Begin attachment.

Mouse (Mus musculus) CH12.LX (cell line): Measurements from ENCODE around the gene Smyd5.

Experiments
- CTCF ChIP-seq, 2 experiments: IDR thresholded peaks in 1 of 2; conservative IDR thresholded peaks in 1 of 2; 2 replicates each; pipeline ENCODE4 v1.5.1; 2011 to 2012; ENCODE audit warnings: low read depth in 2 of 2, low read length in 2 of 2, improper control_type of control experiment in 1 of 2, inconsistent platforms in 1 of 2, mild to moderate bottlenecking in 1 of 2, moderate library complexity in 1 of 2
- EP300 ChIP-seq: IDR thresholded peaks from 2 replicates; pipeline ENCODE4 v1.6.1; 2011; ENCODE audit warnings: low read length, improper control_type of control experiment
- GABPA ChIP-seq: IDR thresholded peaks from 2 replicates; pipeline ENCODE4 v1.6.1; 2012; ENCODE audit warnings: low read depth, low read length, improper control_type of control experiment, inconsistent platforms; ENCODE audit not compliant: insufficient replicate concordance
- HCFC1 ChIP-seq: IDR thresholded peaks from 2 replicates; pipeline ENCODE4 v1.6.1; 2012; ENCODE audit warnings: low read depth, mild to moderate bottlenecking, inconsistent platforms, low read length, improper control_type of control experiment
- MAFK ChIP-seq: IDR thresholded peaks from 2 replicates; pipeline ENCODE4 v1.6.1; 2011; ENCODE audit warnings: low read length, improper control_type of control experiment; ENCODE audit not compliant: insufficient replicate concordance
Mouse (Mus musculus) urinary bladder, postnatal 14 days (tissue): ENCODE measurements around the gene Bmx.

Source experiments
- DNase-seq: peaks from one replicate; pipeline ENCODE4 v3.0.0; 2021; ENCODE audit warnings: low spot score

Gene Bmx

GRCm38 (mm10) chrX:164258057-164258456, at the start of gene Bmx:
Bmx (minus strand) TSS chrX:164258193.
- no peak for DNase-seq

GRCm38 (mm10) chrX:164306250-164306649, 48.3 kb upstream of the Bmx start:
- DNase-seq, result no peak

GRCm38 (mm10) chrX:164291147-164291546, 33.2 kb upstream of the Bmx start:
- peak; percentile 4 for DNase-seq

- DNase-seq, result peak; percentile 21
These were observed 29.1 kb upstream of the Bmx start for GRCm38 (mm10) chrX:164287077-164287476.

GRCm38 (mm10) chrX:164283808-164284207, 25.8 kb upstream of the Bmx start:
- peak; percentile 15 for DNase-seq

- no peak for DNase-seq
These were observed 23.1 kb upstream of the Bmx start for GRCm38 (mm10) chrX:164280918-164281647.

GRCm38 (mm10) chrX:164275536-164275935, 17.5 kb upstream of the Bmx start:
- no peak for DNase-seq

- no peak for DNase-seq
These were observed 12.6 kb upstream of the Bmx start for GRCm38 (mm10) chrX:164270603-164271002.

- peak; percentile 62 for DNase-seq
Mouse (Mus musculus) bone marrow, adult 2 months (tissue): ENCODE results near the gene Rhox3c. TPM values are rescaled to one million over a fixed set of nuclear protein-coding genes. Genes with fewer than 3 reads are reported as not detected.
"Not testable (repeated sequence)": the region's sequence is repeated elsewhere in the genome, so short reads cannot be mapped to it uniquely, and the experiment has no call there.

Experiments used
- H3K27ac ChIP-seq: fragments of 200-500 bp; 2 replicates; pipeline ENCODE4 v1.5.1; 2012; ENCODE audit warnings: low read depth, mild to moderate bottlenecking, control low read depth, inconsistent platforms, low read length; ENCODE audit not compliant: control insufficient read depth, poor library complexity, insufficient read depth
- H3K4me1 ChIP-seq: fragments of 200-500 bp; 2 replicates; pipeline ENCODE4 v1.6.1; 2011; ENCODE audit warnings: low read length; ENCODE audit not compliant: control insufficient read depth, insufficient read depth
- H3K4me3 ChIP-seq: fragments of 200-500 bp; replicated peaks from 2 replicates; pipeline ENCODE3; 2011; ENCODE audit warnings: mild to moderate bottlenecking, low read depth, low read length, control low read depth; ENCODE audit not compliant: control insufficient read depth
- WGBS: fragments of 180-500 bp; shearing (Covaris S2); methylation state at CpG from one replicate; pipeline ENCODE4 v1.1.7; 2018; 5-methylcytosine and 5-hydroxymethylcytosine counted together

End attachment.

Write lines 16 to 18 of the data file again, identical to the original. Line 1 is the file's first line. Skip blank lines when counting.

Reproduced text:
- DNase-seq, result no peak

GRCm38 (mm10) chrX:164291147-164291546, 33.2 kb upstream of the Bmx start:
- peak; percentile 4 for DNase-seq